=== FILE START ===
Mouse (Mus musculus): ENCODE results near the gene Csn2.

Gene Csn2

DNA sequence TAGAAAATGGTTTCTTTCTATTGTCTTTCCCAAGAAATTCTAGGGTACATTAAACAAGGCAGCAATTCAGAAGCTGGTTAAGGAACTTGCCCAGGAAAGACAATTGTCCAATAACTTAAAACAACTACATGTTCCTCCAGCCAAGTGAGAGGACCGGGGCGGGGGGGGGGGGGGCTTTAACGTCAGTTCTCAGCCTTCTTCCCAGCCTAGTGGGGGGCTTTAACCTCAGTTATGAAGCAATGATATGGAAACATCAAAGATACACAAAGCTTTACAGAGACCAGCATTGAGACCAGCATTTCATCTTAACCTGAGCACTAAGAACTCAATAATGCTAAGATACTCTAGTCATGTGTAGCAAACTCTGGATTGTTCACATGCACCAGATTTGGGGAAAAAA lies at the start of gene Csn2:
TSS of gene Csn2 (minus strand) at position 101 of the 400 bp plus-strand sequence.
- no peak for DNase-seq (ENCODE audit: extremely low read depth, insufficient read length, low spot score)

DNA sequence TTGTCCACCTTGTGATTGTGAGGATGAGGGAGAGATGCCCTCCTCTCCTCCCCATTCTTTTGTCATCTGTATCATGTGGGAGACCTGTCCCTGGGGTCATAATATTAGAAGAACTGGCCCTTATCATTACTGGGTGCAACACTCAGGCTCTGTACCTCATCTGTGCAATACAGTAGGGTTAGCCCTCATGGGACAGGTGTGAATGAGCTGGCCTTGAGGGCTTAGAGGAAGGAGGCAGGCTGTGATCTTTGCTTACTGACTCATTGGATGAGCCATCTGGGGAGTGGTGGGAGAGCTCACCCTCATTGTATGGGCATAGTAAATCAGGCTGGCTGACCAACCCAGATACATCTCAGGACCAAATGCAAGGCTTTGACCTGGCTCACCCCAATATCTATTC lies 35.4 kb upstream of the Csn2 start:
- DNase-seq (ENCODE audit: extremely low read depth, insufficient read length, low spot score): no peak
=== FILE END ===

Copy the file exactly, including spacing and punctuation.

Mouse (Mus musculus): ENCODE results near the gene Csn2.

Gene Csn2

DNA sequence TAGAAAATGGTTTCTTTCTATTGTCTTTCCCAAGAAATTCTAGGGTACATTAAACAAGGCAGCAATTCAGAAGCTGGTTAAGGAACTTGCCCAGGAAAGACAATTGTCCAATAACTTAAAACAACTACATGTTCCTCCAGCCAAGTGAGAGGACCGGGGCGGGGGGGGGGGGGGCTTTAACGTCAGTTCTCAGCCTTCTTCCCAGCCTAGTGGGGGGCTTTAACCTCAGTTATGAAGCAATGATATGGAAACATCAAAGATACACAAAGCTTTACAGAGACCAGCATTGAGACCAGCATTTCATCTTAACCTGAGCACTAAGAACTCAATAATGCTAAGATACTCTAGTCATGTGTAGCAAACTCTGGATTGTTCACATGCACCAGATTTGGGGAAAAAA lies at the start of gene Csn2:
TSS of gene Csn2 (minus strand) at position 101 of the 400 bp plus-strand sequence.
- no peak for DNase-seq (ENCODE audit: extremely low read depth, insufficient read length, low spot score)

DNA sequence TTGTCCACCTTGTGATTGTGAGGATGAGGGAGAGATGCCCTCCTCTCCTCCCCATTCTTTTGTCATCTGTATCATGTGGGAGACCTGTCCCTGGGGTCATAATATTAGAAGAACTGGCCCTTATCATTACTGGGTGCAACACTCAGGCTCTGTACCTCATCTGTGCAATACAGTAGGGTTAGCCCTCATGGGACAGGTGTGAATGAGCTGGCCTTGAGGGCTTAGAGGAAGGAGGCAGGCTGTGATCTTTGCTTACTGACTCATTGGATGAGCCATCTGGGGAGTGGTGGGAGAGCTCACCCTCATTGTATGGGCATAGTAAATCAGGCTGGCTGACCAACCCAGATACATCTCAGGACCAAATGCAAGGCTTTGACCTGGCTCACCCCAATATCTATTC lies 35.4 kb upstream of the Csn2 start:
- DNase-seq (ENCODE audit: extremely low read depth, insufficient read length, low spot score): no peak